Mueller: No, I think I know exactly what you mean. I think it really fits the sound, and the vibe of the artwork, and the music video (for “Ways to Fake It”).  Speaking of the music video, here’s a quick follow up to that whole driving theme: I love the very end of the video where you get into the Prius. How did that come about?

Valensi: I mean, we were looking for a funny twist at the end of the video that would kind of play on the theme faking it. That was the director’s idea, and it was like completely last minute. Warren Fu, who is a dear friend of mine and the director of the video… We were there and we were trying to find ways to tie in this thing. We actually shot other kind of comedy endings. That was one of the ones we shot and he had that idea at the last minute, and he was like, “Does anyone have a Prius? Did anyone drive here in a Prius?” and it just so happened that Richie the keyboard player had it. To me it’s like, you can have all this driving around a race track for the whole video, and it’s about faking it and shit, and then at the end I get in a Prius. It’s just a little comic relief.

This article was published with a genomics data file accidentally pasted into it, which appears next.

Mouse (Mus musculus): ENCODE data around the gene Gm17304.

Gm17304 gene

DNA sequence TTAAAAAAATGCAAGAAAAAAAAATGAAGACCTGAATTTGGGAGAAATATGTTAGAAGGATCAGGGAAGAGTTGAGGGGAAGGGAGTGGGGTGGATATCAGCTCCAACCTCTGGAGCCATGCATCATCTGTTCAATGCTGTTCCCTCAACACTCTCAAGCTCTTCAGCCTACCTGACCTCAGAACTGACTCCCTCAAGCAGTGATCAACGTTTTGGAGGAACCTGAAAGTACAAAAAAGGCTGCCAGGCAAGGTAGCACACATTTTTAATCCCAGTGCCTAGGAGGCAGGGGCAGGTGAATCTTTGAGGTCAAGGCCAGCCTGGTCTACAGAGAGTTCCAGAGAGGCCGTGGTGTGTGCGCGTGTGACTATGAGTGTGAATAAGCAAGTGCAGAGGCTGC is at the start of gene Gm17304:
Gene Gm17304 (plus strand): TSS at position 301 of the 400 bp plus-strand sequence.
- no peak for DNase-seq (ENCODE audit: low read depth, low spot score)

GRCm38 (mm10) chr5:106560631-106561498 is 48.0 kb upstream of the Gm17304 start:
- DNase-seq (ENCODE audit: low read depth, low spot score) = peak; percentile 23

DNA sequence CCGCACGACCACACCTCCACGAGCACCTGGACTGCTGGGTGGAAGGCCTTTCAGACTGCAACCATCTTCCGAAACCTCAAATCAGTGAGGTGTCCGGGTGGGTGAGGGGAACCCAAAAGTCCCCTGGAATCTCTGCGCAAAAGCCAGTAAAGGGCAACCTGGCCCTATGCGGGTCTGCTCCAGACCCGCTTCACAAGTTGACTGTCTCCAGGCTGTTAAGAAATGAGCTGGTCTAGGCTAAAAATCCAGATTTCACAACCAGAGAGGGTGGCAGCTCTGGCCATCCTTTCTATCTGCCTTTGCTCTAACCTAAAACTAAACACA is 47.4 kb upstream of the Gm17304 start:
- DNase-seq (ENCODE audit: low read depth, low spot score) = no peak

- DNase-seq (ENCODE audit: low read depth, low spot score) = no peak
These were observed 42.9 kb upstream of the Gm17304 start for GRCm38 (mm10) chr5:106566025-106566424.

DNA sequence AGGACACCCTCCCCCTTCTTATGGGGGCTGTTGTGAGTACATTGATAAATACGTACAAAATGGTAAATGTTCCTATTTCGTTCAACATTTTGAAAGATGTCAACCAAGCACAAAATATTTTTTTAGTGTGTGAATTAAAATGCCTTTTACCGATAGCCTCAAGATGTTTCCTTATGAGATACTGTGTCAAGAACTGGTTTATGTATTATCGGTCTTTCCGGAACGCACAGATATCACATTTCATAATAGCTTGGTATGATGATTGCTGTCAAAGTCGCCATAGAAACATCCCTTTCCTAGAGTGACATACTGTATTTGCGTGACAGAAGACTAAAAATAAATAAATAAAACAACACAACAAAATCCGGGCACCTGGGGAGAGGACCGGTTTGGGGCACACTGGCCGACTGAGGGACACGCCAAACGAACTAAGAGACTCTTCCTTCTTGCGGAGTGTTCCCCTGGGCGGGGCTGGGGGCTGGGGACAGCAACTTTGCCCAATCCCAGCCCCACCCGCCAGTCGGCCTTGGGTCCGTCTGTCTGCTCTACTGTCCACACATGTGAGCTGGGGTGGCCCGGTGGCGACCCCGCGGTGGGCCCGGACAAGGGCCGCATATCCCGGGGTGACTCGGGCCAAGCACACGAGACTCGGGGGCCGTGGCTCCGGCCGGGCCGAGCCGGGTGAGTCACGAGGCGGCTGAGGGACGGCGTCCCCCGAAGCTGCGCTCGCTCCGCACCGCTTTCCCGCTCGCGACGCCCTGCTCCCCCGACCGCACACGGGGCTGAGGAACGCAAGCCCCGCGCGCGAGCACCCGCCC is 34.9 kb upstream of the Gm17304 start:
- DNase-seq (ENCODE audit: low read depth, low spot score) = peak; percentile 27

Mueller: Did you write all these songs on guitar? If not, how else do you like to write?

I think I did write them all on guitar, to be honest with you. Usually the way that I like to write is I come up with a riff or some chords or the melody. It’s gotta be one of those three things. And if I get turned on by that, then I usually go to my laptop computer and either I will just play a drum beat really quick and record it or loop it and write the song around this looped drum beat, or just program a drum beat, like drum machine style, just program stuff. It usually starts just me by myself in my underwear, messing around and trying to see what turns me on in terms of drum beats and chords and riffs and melodies.

Drum beats are important to me when I write. I think for some people, they put together everything, and the drums at the end are basically just there to keep the beat. But, for me what the drums are doing is really important with how it interacts with what the other instruments are doing, and to me the drums can be a hook by themselves. I take a lot of care with the drum beat and stuff. And once I get something on my computer that turns me on, that’s when I feel ready to show it to other people and take it to a rehearsal room and fuck around with it, you know, in a live setting with other people. And that’s how I write songs for The Strokes. That’s how I wrote songs for CRX, or when I work with other people outside The Strokes and CRX that’s kind of my process.